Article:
Studies in the automotive industry have shown that majority of consumers would consider buying an electric vehicle (EV) – a vehicle powered by battery-operated electric motor – instead of conventional cars with gasoline powered engine.
But it’s widely assumed that electric cars will never emerge into the mass market if their initial cost is significantly high compared to conventional models. This is mainly contributed by the battery pack, which is the most expensive component of the electric vehicle.
But according to the Carbon Brief report, consumers can expect reduction in electric car prices due to drop in cost of lithium-ion cells. Research estimates now show that cell cost have reduced to as low as $140 per kilowatt-hour. The earlier estimates in 2013, by International Energy Agency (IEA), had shown the cell cost to be around $300 per kWh by 2020. But leading electric vehicle manufactures like Tesla and Nissan, are said to have already smashed the IEA’s $300-per-kWh barrier, a sign the cell cost is fast reducing.
The research estimates are based on data sourced from electric vehicle and battery manufacturers, analysts, peer-reviewed academic publications, as well as the media. But the researchers also note that this data is incomplete since manufacturers rarely disclose their true costs of manufacturing their products to the public.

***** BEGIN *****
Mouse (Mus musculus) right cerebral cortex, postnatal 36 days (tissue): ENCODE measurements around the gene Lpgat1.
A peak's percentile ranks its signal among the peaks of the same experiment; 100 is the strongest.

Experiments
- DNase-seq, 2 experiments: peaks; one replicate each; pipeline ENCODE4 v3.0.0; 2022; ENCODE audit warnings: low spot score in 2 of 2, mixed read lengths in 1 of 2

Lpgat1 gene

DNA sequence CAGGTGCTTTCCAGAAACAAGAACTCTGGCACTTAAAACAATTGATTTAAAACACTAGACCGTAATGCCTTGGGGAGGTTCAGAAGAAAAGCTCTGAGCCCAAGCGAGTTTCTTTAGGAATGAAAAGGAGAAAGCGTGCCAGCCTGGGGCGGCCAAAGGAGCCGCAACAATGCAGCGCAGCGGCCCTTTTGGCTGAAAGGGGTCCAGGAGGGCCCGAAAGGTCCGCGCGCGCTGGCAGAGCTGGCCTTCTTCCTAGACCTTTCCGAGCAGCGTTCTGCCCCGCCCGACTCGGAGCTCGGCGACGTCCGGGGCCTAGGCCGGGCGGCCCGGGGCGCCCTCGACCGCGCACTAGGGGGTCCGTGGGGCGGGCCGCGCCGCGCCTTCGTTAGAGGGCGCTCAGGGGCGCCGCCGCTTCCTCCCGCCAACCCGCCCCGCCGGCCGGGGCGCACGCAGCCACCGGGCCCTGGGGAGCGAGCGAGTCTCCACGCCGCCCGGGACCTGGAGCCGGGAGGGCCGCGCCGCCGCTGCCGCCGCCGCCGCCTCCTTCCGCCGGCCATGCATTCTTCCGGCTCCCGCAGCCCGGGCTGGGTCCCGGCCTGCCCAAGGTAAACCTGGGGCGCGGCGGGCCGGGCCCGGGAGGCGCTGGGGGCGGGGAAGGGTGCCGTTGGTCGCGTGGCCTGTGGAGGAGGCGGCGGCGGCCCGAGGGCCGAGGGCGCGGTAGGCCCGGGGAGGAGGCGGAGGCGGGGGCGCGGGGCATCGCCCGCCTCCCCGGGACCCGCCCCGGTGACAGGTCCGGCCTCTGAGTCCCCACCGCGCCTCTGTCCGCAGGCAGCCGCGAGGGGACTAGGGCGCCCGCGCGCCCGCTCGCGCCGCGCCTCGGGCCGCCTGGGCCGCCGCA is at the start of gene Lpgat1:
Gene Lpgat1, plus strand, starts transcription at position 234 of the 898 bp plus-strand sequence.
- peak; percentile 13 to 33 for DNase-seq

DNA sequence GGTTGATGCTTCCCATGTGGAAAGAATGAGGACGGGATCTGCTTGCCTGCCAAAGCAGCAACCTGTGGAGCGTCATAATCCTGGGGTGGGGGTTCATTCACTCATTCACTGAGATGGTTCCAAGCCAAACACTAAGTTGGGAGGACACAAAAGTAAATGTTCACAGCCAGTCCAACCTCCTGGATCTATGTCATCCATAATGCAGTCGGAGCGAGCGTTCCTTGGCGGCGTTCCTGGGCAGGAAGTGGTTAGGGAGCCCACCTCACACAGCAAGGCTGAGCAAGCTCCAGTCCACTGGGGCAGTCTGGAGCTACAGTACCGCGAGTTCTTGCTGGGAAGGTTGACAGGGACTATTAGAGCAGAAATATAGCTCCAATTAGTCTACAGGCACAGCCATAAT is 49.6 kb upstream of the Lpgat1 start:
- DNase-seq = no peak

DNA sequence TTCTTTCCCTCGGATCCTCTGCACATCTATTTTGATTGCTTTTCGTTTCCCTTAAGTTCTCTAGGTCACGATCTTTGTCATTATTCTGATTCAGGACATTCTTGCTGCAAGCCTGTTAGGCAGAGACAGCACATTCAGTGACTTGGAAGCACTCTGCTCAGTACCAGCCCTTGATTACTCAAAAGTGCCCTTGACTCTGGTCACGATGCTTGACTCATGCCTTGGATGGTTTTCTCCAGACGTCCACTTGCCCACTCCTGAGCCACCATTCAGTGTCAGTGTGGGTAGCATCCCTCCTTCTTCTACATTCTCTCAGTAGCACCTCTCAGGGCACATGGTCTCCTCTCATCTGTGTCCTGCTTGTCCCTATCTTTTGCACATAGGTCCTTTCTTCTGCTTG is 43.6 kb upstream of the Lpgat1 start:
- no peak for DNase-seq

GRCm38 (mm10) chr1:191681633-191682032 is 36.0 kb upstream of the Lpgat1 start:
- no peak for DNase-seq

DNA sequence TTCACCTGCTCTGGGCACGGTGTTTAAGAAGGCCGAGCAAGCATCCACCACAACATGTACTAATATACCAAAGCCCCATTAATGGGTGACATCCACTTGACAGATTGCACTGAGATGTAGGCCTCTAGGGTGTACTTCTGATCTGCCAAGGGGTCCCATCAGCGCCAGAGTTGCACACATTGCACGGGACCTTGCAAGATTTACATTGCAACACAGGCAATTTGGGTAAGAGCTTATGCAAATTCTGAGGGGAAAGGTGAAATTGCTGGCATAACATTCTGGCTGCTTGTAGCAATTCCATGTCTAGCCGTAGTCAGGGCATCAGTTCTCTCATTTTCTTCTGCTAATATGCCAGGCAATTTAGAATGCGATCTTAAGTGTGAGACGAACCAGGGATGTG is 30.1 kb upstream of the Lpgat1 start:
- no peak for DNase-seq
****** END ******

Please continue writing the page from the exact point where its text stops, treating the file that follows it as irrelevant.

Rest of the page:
Additionally, the analysts note that for electric vehicles to gain mass appeal, the battery costs will have to fall further. They cite a figure of $100 per kWh as the threshold at which electric cars will be able to readily challenge conventional gasoline driven cars.
Economies of scale will also be a factor that may see a reduction in cost, where manufacturers will have to produce cars at a profit and sell enough of them.
Nissan has seen its model, Nissan Leaf, become the highest selling electric vehicle, and with sales estimated to cross a 200,000 mark by the end of 2015. The company is expected to offer some models with ranges of 120 to 150 mile which could see the EV model become profitable as well as appealing to the consumer.
Tesla Motors is currently constructing its Nevada “Gigafactory” which will open in 2017, with an intention to produce cells on large scale to realize a $35,000 base price for its Model 3 sedan.
The cell prices may not reduce as fast as everyone would want, but with enormous research being carried out into alternatives to the current lithium-ion chemistry, and the carmaker’s investment in increased car production, we should see a drop in initial price of electric vehicles in the near future.